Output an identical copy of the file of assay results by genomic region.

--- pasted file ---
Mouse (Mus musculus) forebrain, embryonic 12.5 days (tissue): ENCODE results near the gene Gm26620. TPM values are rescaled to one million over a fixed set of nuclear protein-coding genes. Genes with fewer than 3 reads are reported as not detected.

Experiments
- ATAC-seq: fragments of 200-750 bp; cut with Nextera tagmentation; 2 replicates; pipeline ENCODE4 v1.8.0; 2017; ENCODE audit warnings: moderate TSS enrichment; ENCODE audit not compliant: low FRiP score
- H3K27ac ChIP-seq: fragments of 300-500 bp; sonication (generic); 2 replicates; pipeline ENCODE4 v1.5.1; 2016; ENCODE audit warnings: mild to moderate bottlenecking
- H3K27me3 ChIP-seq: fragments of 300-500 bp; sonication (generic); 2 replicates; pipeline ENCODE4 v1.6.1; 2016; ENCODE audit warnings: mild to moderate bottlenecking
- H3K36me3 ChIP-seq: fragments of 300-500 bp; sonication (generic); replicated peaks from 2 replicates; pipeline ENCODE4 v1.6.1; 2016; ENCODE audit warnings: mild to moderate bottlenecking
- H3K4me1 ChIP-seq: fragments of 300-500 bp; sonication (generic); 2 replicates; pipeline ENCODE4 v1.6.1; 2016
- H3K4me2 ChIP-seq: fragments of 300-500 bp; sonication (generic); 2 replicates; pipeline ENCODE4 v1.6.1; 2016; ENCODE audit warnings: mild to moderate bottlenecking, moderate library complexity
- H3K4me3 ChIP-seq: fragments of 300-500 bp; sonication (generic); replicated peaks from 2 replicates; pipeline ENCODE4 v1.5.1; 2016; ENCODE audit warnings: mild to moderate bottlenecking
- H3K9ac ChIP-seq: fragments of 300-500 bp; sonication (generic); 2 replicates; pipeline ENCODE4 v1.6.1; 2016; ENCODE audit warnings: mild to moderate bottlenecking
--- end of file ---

Mouse (Mus musculus) forebrain, embryonic 12.5 days (tissue): ENCODE results near the gene Gm26620. TPM values are rescaled to one million over a fixed set of nuclear protein-coding genes. Genes with fewer than 3 reads are reported as not detected.

Experiments
- ATAC-seq: fragments of 200-750 bp; cut with Nextera tagmentation; 2 replicates; pipeline ENCODE4 v1.8.0; 2017; ENCODE audit warnings: moderate TSS enrichment; ENCODE audit not compliant: low FRiP score
- H3K27ac ChIP-seq: fragments of 300-500 bp; sonication (generic); 2 replicates; pipeline ENCODE4 v1.5.1; 2016; ENCODE audit warnings: mild to moderate bottlenecking
- H3K27me3 ChIP-seq: fragments of 300-500 bp; sonication (generic); 2 replicates; pipeline ENCODE4 v1.6.1; 2016; ENCODE audit warnings: mild to moderate bottlenecking
- H3K36me3 ChIP-seq: fragments of 300-500 bp; sonication (generic); replicated peaks from 2 replicates; pipeline ENCODE4 v1.6.1; 2016; ENCODE audit warnings: mild to moderate bottlenecking
- H3K4me1 ChIP-seq: fragments of 300-500 bp; sonication (generic); 2 replicates; pipeline ENCODE4 v1.6.1; 2016
- H3K4me2 ChIP-seq: fragments of 300-500 bp; sonication (generic); 2 replicates; pipeline ENCODE4 v1.6.1; 2016; ENCODE audit warnings: mild to moderate bottlenecking, moderate library complexity
- H3K4me3 ChIP-seq: fragments of 300-500 bp; sonication (generic); replicated peaks from 2 replicates; pipeline ENCODE4 v1.5.1; 2016; ENCODE audit warnings: mild to moderate bottlenecking
- H3K9ac ChIP-seq: fragments of 300-500 bp; sonication (generic); 2 replicates; pipeline ENCODE4 v1.6.1; 2016; ENCODE audit warnings: mild to moderate bottlenecking